One of the easiest laws to comply with, from the standpoint of laws that make sense and can help an employer's bottom line, is the new hire reporting law, known formally as the Personal Responsibility and Work Opportunity Reconciliation Act of 1996 (42 U.S.C. § 653a) on the federal level, and the State Directory of New Hires Act under Texas law (Texas Family Code, Sections 234.101 - 234.104). Under that law, Texas employers must report all new hires and rehired employees within 20 calendar days of the hire, or, if the employer makes new hire reports electronically (online or with magnetic media), at least twice each month, all reports being within 12 to 16 calendar days of each other. Employers that knowingly fail to report new hires are liable for a penalty of $25 per unreported employee, and a penalty of $500 for conspiring with a newly-hired employee to fail to make such a report (see Section 234.105 of the Texas Family Code). The report is made to the Texas Employer New Hire Reporting Operations Center, accessible online at That agency's toll-free number is 1-800-850-6442. TWC has a good information site on new hire reporting at the following Web address:

What Information is Required in a New Hire Report?

The following information must be included in the report of new hires:

  1. Company name
  2. Company address
  3. Company federal tax ID number
  4. Employee's name
  5. Employee's social security number
  6. Employee's address
  7. First day of paid work

How Does New Hire Reporting Benefit the Company?

How does it make sense and help a company's bottom line to comply with such a reporting requirement? Simple: the reports are used primarily for tracking parents who owe back child support and for reducing fraud under various social programs, including unemployment benefits. Employers are a vital link in the effort to ensure payment of child support, not only through garnishment of wages, but also through the new hire reports. If your employees who are owed child support start receiving it because of someone else's new hire report, you will have a better, more focused employee. What you do can help other employers, and what they do in that regard will help you. New hire reporting also helps your company through reduction of benefit fraud. Part of the unemployment tax that every taxed employer has to pay comes from claim fraud that must be recouped somehow, and of course the "somehow" is by resorting to employers! Since a new employee's wages will not be reported to TWC for up to three or four months following their hire, the new hire report can help TWC detect UI benefit claim fraud three or four months earlier than it might normally be found. For more details, see the article titled "How Employers Can Help Reduce Claim Fraud" in the Post-Employment Problems section of this book. In addition, since the new hire reporting law absolutely requires employees to give you their social security numbers, it is one more tool to use in verifying SSNs (see the article in the next section of this book titled "Verification of Social Security Numbers"). If a cross-match turns up a problem with the SSN, you can then contact the Social Security Administration for assistance in verifying whether the number is valid. Finally, new hire reporting can help avoid the problem of employees engaging in "double-dipping" with other state or federal benefit programs, such as workers' compensation.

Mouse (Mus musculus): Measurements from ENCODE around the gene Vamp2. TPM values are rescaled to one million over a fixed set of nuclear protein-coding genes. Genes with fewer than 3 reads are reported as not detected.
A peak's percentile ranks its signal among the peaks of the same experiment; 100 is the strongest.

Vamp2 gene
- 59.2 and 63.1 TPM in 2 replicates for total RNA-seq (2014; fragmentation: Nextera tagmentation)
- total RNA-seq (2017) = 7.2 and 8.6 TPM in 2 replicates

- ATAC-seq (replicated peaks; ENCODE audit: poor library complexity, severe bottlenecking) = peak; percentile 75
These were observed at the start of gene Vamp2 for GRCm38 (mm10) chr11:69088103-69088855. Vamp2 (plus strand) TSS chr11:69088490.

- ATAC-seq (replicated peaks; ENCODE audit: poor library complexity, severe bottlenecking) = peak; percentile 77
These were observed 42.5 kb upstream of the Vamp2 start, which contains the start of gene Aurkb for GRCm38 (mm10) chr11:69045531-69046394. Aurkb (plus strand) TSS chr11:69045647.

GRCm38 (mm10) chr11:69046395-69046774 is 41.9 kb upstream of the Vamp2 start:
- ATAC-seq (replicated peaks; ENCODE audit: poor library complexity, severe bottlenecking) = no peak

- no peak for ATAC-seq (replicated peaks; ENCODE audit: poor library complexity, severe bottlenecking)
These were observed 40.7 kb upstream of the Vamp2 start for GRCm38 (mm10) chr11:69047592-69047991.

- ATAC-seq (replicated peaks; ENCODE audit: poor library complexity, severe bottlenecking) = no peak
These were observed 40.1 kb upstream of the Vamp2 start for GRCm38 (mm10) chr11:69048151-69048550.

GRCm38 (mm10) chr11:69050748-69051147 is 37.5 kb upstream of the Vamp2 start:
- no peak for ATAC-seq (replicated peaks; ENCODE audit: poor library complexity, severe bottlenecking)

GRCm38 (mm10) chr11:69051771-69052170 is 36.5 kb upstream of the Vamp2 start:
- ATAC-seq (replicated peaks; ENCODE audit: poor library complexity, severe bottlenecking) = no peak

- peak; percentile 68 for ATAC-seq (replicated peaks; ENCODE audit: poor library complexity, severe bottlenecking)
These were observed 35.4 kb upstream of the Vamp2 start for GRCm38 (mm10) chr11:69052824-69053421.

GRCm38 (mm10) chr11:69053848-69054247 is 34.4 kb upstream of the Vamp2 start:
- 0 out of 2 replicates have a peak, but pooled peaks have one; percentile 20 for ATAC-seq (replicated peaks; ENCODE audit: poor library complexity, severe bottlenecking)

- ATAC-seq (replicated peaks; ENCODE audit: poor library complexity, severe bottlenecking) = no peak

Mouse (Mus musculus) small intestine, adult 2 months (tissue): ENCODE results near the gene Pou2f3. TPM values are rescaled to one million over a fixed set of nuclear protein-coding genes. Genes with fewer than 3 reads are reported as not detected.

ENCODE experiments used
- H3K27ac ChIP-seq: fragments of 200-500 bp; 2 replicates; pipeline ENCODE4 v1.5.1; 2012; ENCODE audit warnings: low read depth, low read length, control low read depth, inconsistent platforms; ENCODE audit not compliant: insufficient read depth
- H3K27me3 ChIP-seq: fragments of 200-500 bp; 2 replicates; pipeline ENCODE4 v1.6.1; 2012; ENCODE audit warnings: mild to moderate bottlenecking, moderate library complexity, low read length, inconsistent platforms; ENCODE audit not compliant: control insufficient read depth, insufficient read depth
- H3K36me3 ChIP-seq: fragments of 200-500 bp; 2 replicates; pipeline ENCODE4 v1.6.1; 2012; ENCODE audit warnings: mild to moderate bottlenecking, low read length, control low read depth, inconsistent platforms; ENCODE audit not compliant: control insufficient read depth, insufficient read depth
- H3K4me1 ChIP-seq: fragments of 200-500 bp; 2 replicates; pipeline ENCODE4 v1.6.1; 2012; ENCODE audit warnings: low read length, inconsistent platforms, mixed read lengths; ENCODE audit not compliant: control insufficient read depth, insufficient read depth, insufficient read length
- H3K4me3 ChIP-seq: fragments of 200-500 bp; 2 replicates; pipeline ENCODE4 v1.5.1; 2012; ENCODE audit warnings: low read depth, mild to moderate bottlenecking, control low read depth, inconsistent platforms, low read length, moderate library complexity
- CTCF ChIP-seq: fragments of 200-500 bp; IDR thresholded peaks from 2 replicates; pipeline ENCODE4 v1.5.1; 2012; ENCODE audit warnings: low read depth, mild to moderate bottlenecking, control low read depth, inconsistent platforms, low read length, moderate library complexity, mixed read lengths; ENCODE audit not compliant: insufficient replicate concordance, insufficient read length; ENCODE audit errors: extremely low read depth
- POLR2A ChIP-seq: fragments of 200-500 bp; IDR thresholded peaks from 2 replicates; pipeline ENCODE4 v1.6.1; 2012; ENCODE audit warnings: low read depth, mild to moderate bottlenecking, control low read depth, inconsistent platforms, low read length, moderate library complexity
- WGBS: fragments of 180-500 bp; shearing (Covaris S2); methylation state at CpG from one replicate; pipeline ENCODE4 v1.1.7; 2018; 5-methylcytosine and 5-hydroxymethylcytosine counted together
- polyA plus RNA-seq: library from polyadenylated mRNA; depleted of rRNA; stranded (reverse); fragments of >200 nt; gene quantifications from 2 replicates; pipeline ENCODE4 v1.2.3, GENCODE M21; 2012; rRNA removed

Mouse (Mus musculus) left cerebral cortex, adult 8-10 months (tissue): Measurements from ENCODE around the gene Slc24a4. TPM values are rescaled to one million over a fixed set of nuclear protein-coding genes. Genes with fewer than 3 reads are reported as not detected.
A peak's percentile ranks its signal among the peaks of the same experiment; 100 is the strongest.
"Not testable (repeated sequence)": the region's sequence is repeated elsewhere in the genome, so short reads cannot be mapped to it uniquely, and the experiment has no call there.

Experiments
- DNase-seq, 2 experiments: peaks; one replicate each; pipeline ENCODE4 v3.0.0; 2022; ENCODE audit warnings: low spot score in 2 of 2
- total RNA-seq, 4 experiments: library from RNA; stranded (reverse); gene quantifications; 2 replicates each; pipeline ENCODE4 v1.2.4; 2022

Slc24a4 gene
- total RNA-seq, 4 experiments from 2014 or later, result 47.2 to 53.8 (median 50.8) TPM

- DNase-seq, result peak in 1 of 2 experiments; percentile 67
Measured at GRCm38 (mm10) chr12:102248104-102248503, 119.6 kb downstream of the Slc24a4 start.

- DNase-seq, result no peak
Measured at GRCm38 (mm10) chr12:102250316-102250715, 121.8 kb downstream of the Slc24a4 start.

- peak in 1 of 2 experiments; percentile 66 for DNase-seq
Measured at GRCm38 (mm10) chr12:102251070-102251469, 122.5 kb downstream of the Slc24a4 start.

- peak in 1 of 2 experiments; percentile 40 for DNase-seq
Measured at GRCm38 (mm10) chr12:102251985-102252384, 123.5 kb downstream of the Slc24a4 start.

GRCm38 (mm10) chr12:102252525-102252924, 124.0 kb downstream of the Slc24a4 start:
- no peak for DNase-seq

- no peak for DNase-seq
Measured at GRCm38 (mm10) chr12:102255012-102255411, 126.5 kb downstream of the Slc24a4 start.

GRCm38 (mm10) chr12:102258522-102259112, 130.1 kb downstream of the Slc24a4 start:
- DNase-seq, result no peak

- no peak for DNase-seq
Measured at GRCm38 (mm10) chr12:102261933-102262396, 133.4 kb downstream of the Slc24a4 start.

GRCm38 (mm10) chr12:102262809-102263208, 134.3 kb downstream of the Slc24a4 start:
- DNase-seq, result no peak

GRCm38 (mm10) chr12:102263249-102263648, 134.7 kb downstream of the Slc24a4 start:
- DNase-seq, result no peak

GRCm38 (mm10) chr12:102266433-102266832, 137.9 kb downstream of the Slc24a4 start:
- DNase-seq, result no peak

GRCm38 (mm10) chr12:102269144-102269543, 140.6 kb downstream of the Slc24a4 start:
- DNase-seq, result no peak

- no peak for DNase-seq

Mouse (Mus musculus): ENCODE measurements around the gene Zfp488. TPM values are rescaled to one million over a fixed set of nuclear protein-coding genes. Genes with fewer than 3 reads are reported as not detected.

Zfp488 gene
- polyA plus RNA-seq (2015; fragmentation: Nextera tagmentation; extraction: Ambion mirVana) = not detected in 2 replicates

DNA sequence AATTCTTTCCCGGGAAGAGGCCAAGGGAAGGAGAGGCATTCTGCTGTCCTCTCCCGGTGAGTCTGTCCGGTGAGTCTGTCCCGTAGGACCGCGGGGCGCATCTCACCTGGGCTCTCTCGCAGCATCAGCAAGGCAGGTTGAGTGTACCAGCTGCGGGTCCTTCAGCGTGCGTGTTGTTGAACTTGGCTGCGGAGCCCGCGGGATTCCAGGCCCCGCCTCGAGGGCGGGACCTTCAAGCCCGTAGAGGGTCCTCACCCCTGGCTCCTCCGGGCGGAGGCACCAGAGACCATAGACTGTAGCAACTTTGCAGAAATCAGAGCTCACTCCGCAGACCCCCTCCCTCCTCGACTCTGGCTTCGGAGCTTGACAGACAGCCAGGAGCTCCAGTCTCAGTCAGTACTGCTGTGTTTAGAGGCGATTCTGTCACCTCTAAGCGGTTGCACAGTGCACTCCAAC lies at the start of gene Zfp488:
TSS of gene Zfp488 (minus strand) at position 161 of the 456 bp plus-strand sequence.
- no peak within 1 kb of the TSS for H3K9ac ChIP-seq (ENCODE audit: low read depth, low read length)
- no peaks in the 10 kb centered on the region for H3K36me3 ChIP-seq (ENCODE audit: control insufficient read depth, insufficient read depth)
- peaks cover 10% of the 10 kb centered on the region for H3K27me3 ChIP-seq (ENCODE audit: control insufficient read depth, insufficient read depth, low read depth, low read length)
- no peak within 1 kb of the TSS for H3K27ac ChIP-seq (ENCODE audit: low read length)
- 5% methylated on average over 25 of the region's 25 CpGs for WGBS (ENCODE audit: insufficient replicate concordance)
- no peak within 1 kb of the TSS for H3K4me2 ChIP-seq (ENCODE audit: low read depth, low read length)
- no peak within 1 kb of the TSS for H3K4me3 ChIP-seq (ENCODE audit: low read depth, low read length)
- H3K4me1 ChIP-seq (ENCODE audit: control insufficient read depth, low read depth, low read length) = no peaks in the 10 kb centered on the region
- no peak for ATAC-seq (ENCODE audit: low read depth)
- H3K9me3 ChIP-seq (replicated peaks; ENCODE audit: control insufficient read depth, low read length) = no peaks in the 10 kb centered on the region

What If the New Hire Fails to Give a Social Security Number?

If a new hire tells you he or she does not have a SSN, due to immigration issues or to waiting for one to come through, your company is entitled to require the employee to document that they have an application in process for the number. If they state that they have not applied for one, give them the basic information on how to apply to the Social Security Administration for a number (see and tell them how important it is to get that task done promptly.

If a new hire refuses to give you his or her SSN or address, despite having such information, that may or may not be a sign of other problems to come, but the bottom line is that your company does not have to continue such an employee's employment. If the employee claims not to have an SSN for religious reasons, the company is entitled to require the employee to document that fact. Such documentation may consist of a statement, affidavit, or other form of attestation to the effect that the employee has opted out of Social Security due to religious objections to such a number or to participating in a welfare program, or something similar. For more details, see "Employees Without Social Security Numbers" in Part II of this book.

Go to the Employer Commissioner's Page
Go to the TWC Home Page